[233] Tormented by this predicament, TBH experienced a change in his state of mind. And in a matter of hours, this change transformed him from being in the low-risk group for suicide into the high-risk group. The doubts, extreme emotional conflict and the immense feeling of guilt were all intolerable. Finally, precipitating the irreversible crisis that happened to him between 3.30am and 7.00am on the 16th, was the last straw that broke the camel’s back. Finding no viable strategies to surmount the hurdle of accusations levelled, he found himself unable to escape from the suffocating quagmire in which he was trapped. TBH would have felt trapped and have succumbed to despair. Since the window on the 14th floor was either open or could be easily opened and it was conspicuous and easily accessible near where he was on the sofa outside Nasdzri’s room, TBH would have found that the only way for escape from the torment he was undergoing was by jumping out of the window, even though it meant taking his own life….”

Read the rest of this entry »


Select committee for show

Gomen Man
The Malaysian Insider
Aug 19, 2011

AUG 19 — I would love to believe that the government is sincere about electoral reform but judging by all the statements of BN politicians, I have major doubts.

I was pleasantly surprised when I read a few days ago that Prime Minister Datuk Seri Najib Razak had agreed to set up a select committee on electoral reform. Finally, I thought, some common sense was creeping into his thinking and he understood the aspirations of the people who marched on July 9 and the many who were with the Bersih crowd in spirit.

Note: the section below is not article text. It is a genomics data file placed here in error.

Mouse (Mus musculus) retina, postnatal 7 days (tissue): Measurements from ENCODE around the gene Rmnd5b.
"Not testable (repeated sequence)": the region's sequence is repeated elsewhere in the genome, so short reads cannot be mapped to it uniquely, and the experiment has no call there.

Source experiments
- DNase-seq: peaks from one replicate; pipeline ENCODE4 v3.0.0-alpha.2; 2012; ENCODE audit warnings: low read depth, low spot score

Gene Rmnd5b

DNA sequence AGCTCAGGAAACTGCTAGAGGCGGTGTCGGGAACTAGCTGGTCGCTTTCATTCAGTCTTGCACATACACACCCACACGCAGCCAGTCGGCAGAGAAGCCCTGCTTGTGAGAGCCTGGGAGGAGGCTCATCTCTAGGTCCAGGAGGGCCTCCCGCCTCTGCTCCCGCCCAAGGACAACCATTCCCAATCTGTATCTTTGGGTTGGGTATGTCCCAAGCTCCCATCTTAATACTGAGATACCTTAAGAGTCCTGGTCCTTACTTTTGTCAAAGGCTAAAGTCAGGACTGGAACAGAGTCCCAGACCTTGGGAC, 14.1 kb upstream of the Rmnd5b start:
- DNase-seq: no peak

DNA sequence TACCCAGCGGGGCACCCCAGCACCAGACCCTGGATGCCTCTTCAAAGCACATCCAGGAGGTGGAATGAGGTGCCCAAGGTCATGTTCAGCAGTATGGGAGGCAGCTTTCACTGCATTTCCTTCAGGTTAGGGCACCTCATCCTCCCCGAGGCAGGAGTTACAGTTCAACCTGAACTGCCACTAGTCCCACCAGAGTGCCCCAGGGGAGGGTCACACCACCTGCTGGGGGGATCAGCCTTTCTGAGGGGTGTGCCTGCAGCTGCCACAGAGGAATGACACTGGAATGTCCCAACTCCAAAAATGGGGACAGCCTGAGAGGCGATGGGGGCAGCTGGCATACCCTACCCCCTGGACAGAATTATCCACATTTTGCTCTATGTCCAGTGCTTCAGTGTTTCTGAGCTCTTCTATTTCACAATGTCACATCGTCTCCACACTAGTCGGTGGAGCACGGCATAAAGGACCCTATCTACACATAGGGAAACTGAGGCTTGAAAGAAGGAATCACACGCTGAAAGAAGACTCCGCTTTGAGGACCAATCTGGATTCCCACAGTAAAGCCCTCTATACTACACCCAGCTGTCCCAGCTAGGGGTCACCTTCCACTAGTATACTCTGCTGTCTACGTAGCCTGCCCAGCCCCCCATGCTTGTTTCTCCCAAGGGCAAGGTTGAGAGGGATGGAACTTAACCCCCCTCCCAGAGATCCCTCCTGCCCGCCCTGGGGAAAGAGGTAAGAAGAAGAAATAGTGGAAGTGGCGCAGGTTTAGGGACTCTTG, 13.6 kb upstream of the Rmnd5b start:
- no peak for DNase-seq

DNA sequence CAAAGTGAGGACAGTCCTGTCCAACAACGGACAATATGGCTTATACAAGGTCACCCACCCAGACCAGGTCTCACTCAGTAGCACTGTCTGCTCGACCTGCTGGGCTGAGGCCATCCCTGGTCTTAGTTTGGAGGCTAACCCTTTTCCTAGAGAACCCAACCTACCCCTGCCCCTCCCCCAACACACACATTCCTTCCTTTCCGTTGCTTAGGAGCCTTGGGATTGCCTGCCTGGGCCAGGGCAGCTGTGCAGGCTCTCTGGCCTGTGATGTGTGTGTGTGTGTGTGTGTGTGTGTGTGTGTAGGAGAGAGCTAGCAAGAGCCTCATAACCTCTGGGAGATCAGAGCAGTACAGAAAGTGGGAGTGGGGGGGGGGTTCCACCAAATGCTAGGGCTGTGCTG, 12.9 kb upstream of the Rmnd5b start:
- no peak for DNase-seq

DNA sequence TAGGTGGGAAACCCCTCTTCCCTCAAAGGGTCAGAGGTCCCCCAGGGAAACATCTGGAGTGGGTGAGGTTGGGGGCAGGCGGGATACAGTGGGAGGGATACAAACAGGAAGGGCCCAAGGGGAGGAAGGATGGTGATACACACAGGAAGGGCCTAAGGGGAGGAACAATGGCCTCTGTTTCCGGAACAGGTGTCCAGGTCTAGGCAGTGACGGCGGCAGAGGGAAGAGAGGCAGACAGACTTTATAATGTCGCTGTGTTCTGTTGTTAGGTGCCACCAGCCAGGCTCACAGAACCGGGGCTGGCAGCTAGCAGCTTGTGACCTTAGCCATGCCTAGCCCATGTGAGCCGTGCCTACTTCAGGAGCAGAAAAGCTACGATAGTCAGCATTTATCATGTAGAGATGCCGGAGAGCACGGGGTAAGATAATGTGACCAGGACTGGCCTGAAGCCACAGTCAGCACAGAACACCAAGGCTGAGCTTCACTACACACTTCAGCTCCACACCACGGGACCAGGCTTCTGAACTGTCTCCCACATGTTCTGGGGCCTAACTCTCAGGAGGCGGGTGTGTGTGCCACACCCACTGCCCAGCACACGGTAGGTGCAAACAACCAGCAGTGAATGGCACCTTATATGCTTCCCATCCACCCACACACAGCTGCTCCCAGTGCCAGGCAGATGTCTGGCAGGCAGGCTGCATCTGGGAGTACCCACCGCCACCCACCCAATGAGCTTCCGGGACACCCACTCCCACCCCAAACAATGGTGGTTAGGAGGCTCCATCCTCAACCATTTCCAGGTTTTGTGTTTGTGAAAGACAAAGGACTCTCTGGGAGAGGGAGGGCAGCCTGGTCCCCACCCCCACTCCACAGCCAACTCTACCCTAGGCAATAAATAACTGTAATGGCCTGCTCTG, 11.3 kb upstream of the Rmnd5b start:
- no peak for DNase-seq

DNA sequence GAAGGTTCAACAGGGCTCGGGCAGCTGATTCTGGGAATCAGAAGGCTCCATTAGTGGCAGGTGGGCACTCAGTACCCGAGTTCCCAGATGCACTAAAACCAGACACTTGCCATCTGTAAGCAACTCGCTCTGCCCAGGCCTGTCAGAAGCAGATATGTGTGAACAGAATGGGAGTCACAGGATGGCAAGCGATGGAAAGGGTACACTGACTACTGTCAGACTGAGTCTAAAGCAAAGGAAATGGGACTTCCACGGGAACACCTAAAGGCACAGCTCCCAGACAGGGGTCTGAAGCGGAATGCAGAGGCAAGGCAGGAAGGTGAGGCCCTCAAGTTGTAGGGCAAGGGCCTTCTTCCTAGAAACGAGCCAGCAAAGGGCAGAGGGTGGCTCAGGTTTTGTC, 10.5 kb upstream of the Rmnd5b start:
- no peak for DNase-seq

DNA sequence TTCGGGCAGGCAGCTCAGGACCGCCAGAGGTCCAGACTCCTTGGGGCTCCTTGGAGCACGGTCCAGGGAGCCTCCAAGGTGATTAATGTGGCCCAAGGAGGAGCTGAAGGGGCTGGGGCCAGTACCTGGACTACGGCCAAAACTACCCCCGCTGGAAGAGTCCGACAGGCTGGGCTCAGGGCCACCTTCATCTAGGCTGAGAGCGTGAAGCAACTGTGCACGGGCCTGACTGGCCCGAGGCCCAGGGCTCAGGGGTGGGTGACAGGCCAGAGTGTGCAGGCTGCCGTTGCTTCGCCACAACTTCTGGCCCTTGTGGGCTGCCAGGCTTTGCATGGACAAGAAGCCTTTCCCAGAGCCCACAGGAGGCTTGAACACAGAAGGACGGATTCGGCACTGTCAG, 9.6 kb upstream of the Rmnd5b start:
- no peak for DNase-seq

But within a few days all that has unravelled, and now I am unsure if the administration’s intentions to set up select committee are pure. Even Najib seems to have backtracked, agreeing with his deputy that the election system only needs tweaking (I got to ask if Najib or Muhyiddin Yassin is setting agenda for Malaysia). Read the rest of this entry »


50 years on, returning to my university

by Tunku Aziz
The Malaysian Insider
Aug 19, 2011

AUG 19 — I have just returned from a pilgrimage of sorts to my old stamping ground, Hobart, Tasmania where I went to university. It was exactly 49 years ago that I arrived to take up residence at Hytten Hall.

This recent visit was made in response to an invitation by the Chancellor of the University of Tasmania to accept the degree of Doctor of Laws (h.c) in recognition of “your long-standing campaign to promote transparency and integrity in government and business…”

It was a humbling experience that my own university had seen fit to honour me in this way for my small contribution to the fight against corruption inside my country as well as in the wider world. You could have knocked me down with a feather when I was told some months ago that the Council of the University of Tasmania had decided to admit me to the degree of LL.D honoris causa. Read the rest of this entry »